Looking at photos more than remembering the time, you remember the feel of the clothing. The correctness of the shirt, the buckles of the belt, the sway of the boots.

And when we were finally able to buy our own attire, we spent our meger dollars on outrageous fabulous, ill fitting and in-appropriate for community viewing, but it just felt right.
As we grew, we also learn the language of the time.

The jargon of the jobs and the associates became our daily conversation that no-one else knew.
So I look at the black socks in the drawer and wonder. What will become of these. They were only bought for the formal wear with suits and shoes shined and stretchered out occasions where the proper attire was required.

Much like the conversations learned to blend with the others in the world, we adjust to wearing black socks.

And now, what will I do with them?

Sunday, April 24, 2011

Dancing with Mrs. D

A calm ride this morning in the warmth sunshine dodging the articles of clothing. It must have been an interesting evening. Probably those rowdy baseball fans.

A quiet spring morning with the sound of spring flying chorus, passing a few joggers plugged in avoiding the song of spring, where the lime green has turned to rolling piles of iron brown.
With thoughts of the gathering yesterday to celebrate nine decades of a strong country woman who would become my second family for a while.

A wonderful woman, as I remember, who would tolerate a mass of teenagers to pile all over her living room with arms and legs flaying, trying to find partners in a sea of the English invasion. I think she enjoyed the insecurities, passion for fun, and innocence of the times.

The streets are already block off for the parade of mostly white town folk walking up and down the street of monuments showing off silly hats, dressing up their dogs, and drinking in public. I wave at one of the yellow t-shirted keepers of the barricades, sitting in a folding chair under the shade of nature's umbrella. "Not a bad way to spend the day", I thought as he returned to his book. This will be a great day for people watching.

It seemed as if the drive way up to the house was a caravan of automobiles. One after one they found a spot and dumped their cargo of people I did not know. I may have met them years ago, but the faces and names were not familiar. It was like being at a high school reunion at a school you did not attend. But this was a gathering for another family. A family I had become part of for a brief time.

It will be a good day for the Fan eateries I think as I stop for a water break. A lad on a skateboard passes by then stops for traffic. I look at him and think "What an free soul". A backpack, pair of jeans, dirty t-shirt and skateboard was all he needed. Life should be that easy.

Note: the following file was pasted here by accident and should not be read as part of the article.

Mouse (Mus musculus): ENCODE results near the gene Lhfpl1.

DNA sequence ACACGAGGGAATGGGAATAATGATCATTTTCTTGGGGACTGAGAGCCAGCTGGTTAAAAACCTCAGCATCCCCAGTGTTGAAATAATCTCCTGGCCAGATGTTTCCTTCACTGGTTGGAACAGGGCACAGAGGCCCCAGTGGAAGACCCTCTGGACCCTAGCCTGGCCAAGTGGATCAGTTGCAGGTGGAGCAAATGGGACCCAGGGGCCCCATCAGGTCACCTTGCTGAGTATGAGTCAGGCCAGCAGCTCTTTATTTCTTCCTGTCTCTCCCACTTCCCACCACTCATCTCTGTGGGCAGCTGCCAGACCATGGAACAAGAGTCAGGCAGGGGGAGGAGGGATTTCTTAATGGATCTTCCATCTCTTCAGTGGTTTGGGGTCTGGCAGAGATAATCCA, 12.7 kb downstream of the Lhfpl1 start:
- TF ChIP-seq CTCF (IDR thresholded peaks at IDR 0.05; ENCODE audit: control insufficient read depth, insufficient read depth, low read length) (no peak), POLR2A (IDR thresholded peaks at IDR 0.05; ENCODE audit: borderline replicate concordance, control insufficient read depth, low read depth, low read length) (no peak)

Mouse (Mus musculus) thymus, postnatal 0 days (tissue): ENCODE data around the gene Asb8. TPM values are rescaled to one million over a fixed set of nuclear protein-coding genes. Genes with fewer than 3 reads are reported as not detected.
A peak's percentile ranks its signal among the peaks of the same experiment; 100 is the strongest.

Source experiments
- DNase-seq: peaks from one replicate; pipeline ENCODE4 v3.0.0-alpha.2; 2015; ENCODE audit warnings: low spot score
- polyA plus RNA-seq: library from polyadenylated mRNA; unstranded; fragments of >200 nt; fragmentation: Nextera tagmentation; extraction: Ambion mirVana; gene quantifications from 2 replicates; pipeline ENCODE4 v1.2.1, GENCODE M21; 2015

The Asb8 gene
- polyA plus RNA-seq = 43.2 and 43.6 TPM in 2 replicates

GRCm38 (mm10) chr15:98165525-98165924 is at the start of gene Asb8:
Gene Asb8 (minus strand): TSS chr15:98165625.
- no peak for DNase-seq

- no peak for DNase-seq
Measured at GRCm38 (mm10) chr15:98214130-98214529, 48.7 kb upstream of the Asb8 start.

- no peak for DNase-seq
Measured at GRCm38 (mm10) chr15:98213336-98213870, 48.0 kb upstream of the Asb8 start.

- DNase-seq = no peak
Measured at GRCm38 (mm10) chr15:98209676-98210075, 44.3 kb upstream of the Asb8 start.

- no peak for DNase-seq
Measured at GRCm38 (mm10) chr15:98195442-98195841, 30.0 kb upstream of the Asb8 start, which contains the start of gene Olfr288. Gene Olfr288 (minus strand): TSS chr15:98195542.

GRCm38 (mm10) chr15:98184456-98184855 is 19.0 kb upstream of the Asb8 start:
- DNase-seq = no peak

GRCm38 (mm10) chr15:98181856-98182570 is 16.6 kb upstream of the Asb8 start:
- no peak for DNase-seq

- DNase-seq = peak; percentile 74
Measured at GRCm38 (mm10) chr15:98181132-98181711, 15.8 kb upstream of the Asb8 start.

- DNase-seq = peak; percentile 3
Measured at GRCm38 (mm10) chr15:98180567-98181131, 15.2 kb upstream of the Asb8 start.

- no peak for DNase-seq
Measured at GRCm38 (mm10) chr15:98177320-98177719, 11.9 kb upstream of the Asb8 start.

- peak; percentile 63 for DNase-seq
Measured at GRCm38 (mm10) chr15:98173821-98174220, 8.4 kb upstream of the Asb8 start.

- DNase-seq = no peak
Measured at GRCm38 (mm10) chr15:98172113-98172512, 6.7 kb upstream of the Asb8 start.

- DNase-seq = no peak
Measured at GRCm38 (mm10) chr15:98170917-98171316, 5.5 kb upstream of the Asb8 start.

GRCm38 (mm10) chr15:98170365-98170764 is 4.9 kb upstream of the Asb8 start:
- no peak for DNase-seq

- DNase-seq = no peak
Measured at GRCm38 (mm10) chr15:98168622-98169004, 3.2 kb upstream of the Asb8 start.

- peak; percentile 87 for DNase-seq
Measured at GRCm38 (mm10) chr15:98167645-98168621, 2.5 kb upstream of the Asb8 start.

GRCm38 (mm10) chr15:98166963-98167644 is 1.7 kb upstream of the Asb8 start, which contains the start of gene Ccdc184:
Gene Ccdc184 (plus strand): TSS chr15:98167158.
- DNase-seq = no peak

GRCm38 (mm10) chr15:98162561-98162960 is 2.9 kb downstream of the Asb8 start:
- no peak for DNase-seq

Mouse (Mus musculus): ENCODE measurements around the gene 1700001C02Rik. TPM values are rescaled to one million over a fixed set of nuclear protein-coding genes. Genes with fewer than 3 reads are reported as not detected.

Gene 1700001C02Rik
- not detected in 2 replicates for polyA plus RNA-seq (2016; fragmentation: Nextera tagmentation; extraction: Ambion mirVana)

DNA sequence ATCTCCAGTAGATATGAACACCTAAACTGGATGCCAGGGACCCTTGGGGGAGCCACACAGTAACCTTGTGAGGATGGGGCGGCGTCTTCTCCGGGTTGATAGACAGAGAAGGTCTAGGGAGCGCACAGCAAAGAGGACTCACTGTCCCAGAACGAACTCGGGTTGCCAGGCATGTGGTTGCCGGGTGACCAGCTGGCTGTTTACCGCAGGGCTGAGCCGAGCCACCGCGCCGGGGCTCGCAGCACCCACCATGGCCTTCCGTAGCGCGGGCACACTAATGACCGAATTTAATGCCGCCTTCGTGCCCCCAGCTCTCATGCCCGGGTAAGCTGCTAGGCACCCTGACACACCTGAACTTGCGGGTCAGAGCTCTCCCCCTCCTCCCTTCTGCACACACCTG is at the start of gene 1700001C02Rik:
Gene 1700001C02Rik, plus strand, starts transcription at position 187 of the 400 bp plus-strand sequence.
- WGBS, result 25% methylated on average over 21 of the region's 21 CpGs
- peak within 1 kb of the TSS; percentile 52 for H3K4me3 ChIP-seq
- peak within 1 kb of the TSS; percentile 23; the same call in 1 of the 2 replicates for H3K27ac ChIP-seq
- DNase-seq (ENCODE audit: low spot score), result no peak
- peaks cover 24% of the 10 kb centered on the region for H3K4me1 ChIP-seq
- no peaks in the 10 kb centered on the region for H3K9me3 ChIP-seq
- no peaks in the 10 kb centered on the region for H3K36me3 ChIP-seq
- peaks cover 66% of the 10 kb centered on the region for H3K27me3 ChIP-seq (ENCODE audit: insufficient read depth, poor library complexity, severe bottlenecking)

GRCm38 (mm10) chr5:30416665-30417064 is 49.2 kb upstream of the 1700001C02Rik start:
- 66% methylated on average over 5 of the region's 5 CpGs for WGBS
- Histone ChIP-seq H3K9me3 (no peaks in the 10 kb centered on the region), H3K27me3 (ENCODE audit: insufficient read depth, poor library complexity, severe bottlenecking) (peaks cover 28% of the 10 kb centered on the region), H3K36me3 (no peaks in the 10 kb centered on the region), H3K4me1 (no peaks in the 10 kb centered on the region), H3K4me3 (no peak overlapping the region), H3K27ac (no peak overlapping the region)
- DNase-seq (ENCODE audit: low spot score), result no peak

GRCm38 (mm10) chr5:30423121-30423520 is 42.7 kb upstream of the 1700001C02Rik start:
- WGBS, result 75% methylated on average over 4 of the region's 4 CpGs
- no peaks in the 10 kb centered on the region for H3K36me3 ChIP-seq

I hung next to the wall not partaking of the food stuffs or alcohol in abundance being introduced to complete strangers. A kinda a country feel in these folks but it was a city setting with high ceiling and artwork on the walls. Meeting kids and grand kids and being barked at by the roaming boxer. "Must be the orange sweatshirt", one person laughed.

A couple of guys climb ladders for a day of painting the wide porches of the 1920 row houses that so many of my high school buddies grew up in. Pass the school which brought them all together before I met that group allowing me to meet Mrs. D.

Finally noticing a pause in the family acknowledgments to the figurehead of the family, I made my way through the crowded living room to see the elderly women in a bright green top. Sitting in a walker bent over from time she looked up with a sparkle in her eye.

"Mrs. D. do you remember me?" I asked in a quiet voice trying to see what you cognizance was. "I'm Cliff Leftwich" I announced. She looked me in the eye and smiled. We shared pleasantries and it was a special moment. I always thought of her as my second mother, since during a major time of change, she was always pleasant and accommodating to me. She had invited me to go camping with her family, didn't interrupt me from banging on her piano, or stop me from lusting over young ladies in her house.

My yard bunny is out this morning but I figured she was busy hiding those eggs. What should I do with this warm sunny day of spring? Paint? Vacuum? Dig in the dirt? Just enjoy the day!

She told me she had asked about me over the years and had been told crazy tales about me. I chuckled. What had my friends told her? It was probably true even though they didn't know the half of it. "We all turned out pretty well" I responded. She smiled. A lot of it was because of her.